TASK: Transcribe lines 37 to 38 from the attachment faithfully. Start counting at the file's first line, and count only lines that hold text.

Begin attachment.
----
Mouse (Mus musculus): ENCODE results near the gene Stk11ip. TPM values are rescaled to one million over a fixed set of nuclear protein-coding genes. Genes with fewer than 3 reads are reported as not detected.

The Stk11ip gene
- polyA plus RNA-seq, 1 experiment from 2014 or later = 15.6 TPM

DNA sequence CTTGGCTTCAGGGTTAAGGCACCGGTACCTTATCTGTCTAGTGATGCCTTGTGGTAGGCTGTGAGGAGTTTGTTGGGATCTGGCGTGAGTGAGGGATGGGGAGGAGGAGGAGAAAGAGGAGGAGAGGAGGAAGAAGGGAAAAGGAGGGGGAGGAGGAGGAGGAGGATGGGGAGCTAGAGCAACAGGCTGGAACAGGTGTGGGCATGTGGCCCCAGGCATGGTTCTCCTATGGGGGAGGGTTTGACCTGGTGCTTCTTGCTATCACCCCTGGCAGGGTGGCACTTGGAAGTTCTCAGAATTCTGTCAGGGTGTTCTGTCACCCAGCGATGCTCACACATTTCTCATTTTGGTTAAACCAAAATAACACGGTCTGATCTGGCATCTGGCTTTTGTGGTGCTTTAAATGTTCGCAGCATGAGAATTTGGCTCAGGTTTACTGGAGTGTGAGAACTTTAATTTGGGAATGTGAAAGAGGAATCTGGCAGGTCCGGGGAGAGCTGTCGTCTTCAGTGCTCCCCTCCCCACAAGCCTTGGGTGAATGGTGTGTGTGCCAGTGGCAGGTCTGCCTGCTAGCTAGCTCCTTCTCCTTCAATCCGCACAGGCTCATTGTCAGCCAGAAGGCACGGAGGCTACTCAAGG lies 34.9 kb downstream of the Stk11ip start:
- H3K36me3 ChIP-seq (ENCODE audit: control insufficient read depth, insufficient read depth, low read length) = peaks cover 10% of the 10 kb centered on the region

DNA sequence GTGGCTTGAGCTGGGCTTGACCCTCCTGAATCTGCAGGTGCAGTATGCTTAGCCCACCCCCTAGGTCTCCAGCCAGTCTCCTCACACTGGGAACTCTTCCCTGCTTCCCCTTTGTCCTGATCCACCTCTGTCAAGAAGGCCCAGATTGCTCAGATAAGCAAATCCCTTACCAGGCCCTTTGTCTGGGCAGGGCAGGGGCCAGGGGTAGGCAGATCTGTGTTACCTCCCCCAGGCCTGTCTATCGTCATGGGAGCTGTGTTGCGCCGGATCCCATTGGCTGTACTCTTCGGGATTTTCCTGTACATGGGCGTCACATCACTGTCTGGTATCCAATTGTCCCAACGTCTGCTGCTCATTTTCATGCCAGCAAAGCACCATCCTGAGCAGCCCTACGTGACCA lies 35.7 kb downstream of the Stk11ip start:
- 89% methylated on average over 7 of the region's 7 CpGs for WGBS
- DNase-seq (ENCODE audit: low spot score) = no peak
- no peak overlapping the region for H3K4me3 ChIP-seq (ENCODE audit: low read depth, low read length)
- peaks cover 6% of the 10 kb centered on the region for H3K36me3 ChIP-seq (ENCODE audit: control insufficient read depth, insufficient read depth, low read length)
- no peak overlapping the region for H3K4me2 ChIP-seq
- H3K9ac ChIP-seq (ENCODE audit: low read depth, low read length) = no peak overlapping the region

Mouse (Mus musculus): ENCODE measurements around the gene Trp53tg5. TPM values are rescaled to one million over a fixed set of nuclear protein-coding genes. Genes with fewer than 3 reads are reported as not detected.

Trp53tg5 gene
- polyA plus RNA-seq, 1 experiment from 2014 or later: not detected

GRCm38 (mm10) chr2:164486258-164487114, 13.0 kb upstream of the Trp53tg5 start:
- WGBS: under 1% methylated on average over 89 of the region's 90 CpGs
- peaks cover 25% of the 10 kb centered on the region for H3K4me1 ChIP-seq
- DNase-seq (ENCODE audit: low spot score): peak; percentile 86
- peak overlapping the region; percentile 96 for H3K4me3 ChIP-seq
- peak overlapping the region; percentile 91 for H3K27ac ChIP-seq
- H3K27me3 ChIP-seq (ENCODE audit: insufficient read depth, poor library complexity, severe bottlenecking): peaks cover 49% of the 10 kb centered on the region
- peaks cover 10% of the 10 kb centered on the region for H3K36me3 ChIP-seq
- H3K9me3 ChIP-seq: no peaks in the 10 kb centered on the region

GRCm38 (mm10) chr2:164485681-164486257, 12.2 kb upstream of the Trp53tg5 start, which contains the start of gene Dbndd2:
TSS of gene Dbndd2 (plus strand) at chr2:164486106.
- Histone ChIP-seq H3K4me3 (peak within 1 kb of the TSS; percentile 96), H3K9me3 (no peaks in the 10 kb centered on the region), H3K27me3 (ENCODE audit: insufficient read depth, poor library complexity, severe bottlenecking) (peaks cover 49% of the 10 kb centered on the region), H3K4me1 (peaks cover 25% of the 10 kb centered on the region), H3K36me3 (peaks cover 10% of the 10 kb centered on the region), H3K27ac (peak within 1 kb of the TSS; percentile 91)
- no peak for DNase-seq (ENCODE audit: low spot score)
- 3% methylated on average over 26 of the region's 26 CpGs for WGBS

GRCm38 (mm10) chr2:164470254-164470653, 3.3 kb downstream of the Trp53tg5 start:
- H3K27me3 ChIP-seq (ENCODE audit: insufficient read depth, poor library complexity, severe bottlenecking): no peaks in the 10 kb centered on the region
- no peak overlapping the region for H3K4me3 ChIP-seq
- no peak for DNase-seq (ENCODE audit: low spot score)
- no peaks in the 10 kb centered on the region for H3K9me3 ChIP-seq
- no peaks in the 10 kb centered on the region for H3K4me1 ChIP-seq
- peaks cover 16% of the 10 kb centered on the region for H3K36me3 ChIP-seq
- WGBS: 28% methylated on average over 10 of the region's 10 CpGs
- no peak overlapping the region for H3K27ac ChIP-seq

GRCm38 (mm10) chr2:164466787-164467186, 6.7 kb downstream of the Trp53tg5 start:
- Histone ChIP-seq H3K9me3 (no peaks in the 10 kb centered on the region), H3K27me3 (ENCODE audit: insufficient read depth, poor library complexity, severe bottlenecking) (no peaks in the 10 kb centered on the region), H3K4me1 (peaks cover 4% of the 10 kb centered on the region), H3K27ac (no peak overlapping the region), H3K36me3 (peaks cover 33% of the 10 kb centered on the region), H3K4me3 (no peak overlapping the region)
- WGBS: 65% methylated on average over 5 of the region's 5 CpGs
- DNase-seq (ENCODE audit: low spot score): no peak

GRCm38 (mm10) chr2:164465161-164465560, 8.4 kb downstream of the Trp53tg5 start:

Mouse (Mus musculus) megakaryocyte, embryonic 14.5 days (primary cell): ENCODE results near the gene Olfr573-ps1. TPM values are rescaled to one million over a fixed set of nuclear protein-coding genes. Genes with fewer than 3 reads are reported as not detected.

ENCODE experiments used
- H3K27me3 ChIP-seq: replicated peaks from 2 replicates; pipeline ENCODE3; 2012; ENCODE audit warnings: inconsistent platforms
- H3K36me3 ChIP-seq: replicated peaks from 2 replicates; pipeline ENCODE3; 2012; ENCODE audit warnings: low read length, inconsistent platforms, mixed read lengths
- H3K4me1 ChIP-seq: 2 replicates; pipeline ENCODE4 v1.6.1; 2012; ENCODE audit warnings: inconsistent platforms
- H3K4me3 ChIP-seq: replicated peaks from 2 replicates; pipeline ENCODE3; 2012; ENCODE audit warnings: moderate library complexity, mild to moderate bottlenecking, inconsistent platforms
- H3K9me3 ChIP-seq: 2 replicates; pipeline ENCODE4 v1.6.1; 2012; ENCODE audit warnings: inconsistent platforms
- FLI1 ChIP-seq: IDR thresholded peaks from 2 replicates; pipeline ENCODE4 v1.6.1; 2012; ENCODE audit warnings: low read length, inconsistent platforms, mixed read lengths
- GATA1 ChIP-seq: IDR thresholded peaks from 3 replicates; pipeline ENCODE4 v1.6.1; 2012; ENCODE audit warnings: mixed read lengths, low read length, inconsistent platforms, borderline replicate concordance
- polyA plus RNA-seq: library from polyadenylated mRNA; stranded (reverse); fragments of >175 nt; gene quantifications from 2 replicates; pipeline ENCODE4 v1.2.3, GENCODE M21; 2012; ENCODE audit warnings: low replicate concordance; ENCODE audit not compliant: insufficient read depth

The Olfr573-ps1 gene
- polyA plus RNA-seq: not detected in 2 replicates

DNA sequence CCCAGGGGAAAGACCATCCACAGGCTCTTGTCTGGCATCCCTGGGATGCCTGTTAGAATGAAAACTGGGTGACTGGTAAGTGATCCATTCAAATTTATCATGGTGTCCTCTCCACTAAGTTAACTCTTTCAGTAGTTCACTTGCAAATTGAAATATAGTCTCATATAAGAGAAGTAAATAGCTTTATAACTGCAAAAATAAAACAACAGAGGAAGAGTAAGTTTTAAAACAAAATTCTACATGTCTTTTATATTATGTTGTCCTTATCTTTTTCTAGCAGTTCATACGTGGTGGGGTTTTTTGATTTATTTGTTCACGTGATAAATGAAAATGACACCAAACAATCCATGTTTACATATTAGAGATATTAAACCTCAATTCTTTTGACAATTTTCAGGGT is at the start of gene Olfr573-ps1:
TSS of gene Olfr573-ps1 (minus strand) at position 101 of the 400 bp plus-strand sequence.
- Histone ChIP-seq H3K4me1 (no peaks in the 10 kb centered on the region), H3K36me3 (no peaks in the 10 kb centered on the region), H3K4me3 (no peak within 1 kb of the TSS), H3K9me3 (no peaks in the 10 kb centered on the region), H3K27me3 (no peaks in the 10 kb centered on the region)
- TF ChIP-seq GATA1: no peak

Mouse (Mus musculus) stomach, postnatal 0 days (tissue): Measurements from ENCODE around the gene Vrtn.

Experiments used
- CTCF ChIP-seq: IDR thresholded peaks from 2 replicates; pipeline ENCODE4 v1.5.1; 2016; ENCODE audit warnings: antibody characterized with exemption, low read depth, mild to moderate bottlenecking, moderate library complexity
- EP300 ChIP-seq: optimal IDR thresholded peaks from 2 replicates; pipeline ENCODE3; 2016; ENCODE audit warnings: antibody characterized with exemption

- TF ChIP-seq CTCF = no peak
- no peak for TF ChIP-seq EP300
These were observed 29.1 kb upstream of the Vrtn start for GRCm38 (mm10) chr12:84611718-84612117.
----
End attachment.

- WGBS: 28% methylated on average over 10 of the region's 10 CpGs
- no peak overlapping the region for H3K27ac ChIP-seq